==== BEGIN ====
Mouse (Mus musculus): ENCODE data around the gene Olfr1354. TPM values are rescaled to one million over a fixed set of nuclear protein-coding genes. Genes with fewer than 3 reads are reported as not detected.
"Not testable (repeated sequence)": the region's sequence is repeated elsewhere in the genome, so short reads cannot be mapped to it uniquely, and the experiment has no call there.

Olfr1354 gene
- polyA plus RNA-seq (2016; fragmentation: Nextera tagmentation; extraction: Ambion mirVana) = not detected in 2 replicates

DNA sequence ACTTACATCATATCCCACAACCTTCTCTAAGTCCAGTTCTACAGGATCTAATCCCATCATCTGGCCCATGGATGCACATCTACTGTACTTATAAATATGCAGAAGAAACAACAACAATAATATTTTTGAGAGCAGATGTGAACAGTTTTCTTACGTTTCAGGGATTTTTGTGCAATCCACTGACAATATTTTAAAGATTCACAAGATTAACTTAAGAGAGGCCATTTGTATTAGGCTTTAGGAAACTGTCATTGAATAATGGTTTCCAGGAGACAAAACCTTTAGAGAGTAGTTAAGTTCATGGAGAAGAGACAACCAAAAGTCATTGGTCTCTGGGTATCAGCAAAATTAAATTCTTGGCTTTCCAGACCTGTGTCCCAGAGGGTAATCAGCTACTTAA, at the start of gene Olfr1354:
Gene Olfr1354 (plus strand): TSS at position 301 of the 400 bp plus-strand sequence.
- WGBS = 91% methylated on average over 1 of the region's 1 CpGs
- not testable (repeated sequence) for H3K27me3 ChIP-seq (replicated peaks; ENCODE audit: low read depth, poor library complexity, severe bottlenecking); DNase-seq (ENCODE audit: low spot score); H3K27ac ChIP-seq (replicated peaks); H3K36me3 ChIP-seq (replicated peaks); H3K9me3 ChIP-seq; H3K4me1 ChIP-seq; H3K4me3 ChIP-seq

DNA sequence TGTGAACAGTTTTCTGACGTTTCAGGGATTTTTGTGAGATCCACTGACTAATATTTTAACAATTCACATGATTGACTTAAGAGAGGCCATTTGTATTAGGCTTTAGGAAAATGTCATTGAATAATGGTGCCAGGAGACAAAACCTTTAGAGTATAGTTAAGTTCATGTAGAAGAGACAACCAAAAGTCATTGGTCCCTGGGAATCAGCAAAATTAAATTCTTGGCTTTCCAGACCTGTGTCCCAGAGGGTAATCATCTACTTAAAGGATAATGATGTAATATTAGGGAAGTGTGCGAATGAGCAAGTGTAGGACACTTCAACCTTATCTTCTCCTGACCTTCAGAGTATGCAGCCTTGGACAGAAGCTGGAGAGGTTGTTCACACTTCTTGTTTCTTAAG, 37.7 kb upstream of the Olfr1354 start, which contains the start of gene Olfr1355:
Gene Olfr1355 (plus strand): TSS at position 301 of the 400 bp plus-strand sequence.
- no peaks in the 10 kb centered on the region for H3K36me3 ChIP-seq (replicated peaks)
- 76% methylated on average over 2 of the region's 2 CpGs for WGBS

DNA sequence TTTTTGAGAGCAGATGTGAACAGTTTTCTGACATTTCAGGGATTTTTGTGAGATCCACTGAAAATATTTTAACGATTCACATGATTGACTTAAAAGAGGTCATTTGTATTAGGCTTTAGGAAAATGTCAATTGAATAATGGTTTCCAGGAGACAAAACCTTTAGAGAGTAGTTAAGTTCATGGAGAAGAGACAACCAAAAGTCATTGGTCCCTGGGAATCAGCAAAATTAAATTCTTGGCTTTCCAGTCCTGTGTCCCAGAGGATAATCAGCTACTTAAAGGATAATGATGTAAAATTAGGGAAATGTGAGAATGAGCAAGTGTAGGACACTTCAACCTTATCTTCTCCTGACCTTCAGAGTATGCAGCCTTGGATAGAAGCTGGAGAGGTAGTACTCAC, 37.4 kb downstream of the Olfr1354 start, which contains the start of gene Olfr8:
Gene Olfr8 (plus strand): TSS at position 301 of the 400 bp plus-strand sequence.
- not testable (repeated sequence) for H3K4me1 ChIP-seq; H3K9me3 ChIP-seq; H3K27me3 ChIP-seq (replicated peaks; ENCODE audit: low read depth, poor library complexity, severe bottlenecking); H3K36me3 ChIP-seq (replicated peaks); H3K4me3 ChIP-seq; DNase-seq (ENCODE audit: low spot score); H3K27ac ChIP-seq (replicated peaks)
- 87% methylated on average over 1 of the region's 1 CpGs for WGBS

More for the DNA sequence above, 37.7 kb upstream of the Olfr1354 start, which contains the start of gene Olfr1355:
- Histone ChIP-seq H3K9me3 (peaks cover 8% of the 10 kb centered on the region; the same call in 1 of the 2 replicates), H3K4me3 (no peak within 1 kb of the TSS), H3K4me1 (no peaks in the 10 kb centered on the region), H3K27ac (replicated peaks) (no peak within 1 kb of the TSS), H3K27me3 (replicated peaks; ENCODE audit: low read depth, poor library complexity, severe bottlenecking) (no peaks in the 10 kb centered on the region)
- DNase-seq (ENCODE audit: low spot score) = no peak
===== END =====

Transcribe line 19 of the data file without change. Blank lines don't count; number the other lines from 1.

- DNase-seq (ENCODE audit: low spot score) = no peak